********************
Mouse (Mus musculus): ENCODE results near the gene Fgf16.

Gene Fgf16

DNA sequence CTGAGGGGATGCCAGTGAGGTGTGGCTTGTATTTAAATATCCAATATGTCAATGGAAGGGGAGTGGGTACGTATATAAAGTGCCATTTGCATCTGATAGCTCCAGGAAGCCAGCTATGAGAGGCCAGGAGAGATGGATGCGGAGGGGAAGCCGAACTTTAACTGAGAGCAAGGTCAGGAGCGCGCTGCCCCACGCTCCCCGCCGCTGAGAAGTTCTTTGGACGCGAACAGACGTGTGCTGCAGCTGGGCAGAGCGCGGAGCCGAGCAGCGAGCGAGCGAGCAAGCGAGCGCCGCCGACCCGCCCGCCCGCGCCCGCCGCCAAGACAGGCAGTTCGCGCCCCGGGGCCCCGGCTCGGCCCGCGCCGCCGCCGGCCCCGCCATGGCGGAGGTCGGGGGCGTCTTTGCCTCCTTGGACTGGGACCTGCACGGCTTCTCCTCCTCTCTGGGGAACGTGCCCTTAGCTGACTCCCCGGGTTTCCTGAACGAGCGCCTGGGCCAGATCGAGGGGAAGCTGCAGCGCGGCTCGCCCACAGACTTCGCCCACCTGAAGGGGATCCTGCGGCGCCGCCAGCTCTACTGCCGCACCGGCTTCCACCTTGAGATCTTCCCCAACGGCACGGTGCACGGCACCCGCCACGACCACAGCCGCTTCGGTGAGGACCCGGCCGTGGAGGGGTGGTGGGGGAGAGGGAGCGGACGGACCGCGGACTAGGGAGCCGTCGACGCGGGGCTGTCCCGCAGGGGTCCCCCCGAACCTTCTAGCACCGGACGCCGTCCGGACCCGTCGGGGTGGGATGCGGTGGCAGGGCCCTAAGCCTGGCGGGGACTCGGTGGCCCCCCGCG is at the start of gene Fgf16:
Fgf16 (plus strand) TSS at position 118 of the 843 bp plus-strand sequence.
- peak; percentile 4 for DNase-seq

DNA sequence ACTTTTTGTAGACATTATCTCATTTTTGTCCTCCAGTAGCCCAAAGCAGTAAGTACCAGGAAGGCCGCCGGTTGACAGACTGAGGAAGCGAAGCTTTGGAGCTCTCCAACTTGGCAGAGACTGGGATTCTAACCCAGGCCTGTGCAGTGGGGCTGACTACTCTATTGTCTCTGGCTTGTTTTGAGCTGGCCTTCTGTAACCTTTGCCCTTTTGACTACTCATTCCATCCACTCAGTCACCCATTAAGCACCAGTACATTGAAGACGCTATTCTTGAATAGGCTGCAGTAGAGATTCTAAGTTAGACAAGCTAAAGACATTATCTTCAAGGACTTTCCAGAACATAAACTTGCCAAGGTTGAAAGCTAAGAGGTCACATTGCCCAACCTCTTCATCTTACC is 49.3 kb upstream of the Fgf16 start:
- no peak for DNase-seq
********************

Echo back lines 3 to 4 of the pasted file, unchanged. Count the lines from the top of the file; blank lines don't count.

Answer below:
DNA sequence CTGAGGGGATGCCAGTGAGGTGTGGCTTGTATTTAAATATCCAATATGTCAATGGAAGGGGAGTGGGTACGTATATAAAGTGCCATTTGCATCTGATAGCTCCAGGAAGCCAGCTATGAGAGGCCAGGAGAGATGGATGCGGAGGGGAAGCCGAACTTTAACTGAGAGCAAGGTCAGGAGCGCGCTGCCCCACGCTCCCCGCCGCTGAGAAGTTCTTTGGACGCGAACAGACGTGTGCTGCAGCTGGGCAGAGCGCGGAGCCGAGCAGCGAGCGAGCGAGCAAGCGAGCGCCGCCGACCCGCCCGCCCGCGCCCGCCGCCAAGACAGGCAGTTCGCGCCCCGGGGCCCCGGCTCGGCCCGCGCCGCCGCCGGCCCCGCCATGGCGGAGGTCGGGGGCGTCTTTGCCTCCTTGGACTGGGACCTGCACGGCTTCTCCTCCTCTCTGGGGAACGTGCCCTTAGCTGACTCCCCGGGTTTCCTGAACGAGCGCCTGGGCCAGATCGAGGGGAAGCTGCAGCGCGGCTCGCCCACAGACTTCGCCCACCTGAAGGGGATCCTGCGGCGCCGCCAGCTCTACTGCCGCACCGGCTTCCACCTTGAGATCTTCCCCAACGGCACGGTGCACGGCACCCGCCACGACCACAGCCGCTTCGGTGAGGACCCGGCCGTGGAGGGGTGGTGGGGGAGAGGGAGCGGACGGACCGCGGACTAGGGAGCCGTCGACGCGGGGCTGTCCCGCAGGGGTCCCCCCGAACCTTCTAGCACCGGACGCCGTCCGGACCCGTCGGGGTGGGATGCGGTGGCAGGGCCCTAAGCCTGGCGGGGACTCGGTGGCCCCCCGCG is at the start of gene Fgf16:
Fgf16 (plus strand) TSS at position 118 of the 843 bp plus-strand sequence.